Regional Response to ONC201 in Pediatric High-Grade Glioma

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Carl Koschmann

Michigan Medicine C.S. Mott Children’s Hospital
Ann Arbor, Michigan, USA

CBTN Participants

CBTN Pre-clinical Models Used


Internal funding

About this


Pediatric High-grade glioma with H3K27M mutation (H3K27M-pHGG) carries an average overall survival of 1-2 years, and new targeted therapies are needed urgently. ONC201 is a dopamine receptor (DRD2) antagonist that is effective against H3K27M-pHGGs in pre-clinical and anecdotal clinical (case report) data. The etiology of the efficacy in H3K27M-pHGGs has not been explained, and no previous work has studied the impact of regional brain micro-environment of midline structures (brainstem vs thalamus) on ONC201 response. We have conducted an ongoing integrated clinical analysis of adult and pediatric patients treated on multiple early phase clinical trials to assess the regional (brainstem vs thalamus) response to treatment with ONC201 in H3K27M-pHGG. Surprisingly, patients with thalamic-H3K27M-HGG (adult and pediatric, n=29) demonstrated an exceptional response to ONC201. Excitingly, the current estimates for progression free survival (PFS) and overall survival (OS) are better than any previously seen. In this project our goal will be to study the mechanism of regional (brainstem vs thalamus) response to ONC201 in pre-clinical models of H3K27M-pHGG. Our current hypothesis is that regional DRD2 contributes to the exceptional response in thalamic H3K27M-pHGG.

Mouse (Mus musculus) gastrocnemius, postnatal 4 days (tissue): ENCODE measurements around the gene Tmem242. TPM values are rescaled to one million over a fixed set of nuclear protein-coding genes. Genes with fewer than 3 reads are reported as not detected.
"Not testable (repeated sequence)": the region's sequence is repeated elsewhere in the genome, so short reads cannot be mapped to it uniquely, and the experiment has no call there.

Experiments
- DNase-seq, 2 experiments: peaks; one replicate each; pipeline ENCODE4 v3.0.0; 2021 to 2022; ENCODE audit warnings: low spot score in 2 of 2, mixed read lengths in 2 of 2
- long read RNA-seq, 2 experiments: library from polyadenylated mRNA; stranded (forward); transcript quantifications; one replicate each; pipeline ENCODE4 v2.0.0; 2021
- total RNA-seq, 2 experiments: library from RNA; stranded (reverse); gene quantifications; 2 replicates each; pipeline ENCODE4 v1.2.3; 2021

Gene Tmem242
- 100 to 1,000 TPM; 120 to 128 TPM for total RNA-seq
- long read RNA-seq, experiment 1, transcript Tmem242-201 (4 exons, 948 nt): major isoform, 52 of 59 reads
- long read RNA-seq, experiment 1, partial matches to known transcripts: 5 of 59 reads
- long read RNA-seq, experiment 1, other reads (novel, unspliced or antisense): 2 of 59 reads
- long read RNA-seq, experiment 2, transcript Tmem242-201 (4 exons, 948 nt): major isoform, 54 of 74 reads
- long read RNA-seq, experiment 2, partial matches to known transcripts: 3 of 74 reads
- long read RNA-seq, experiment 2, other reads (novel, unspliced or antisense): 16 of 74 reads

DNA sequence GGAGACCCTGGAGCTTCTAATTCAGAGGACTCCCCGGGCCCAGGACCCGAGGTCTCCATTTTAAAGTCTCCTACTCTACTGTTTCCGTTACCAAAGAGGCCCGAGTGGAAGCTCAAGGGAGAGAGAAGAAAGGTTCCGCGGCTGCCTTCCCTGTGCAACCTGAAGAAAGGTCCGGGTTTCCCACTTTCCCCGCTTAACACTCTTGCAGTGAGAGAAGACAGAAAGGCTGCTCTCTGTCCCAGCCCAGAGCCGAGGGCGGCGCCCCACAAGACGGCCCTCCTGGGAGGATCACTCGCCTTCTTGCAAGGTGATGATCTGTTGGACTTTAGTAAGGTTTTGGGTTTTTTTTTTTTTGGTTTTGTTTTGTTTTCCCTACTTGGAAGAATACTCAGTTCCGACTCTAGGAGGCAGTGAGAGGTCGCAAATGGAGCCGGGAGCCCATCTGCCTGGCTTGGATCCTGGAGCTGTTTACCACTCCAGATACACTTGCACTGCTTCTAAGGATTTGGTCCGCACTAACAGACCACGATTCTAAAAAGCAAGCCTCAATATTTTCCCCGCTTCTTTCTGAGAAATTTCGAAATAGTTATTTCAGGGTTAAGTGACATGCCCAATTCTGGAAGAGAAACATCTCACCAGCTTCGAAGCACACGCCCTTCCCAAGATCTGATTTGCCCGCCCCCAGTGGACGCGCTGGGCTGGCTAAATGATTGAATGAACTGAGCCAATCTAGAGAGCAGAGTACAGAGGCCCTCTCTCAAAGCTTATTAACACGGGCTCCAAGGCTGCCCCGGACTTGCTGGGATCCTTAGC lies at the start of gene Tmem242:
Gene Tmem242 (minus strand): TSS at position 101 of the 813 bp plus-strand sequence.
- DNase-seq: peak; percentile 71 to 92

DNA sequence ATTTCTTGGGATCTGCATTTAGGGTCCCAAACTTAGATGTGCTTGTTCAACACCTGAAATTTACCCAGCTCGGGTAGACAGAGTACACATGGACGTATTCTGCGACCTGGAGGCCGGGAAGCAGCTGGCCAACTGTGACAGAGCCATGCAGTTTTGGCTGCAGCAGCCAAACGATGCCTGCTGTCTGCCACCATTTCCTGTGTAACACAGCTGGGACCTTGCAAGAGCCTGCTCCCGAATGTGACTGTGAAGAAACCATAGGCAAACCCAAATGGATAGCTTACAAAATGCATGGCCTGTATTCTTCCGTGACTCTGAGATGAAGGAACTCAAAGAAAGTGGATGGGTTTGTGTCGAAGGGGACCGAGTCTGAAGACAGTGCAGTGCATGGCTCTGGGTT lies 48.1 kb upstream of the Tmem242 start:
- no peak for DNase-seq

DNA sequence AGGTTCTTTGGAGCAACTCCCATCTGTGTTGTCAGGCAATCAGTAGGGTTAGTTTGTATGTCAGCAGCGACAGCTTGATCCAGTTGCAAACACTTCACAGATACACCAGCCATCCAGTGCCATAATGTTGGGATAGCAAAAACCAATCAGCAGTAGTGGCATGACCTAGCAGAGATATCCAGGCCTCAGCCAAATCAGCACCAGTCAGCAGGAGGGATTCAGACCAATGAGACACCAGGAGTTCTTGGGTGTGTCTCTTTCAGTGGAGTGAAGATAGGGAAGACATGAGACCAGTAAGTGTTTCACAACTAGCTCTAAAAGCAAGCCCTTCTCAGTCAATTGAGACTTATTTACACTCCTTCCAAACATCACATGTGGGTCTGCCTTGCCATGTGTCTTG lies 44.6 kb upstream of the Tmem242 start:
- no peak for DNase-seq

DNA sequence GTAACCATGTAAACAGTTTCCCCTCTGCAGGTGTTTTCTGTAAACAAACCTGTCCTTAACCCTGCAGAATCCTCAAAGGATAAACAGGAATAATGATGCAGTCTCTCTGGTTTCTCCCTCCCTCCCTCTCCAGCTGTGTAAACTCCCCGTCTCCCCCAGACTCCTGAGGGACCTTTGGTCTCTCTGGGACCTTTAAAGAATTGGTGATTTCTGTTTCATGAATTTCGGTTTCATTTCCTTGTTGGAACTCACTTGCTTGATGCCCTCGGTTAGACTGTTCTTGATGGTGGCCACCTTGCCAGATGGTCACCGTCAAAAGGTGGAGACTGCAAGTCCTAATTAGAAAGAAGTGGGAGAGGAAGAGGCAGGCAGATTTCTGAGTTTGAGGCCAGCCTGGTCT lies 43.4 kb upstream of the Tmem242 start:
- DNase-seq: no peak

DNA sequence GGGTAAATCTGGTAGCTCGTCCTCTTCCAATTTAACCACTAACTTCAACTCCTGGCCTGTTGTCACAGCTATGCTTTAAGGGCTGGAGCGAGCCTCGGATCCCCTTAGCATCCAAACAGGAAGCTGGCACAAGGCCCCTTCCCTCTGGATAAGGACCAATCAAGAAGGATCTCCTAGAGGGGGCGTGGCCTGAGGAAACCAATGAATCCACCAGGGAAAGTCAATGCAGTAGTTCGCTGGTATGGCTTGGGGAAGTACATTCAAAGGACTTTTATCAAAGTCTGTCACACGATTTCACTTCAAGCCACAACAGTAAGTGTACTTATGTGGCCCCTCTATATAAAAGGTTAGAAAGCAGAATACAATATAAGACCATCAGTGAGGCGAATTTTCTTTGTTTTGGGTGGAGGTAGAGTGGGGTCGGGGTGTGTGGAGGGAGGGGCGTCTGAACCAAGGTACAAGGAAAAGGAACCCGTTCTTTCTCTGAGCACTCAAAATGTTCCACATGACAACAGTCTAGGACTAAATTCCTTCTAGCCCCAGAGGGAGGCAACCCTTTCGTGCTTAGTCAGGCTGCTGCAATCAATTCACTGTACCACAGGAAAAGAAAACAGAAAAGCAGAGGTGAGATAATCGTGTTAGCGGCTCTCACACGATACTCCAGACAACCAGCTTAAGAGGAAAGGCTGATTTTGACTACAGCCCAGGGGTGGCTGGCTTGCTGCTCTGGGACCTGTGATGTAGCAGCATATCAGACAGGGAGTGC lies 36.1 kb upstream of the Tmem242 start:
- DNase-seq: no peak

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What are the goals of this project?

The goals of this project are to perform ONC201 treatment, terminal perfusion and tumor fixation/analysis of orthotopically-implanted pHGG neurospheres cells in various regions of the mouse brain, perform immuno-histochemistry (IHC) analysis of dopaminergic signaling and markers of the integrated stress response in these tumor, treat human cells from brainstem and thalamic-pHGG-H3K27M (in vitro) with ONC201 (in vitro), to assess regional effects on efficacy and to assess impact of dopaminergic signaling on different locations of the brain (with addition of dopamine agonist and perform IHC analysis of dopaminergic signaling (e.g. DRD2 and TH) in human pediatric HGG-K27M tumors (thalamus and brainstem) and compare to expression in non-tumor pediatric brain samples.

What is the impact of this project?

Our integrative experimental approach will establish the mechanism behind the phenotypes we have recently discovered and open new windows for therapies targeted to H3K27M-mutant pediatric HGG.

Why the CBTN request is important to this project?

The pHGG cell lines with annotated molecular and regional information are critical resources to answer our pre-clinical questions.

Specimen Data

The Children's Brain Tumor Network is contributing to this project by providing cell lines.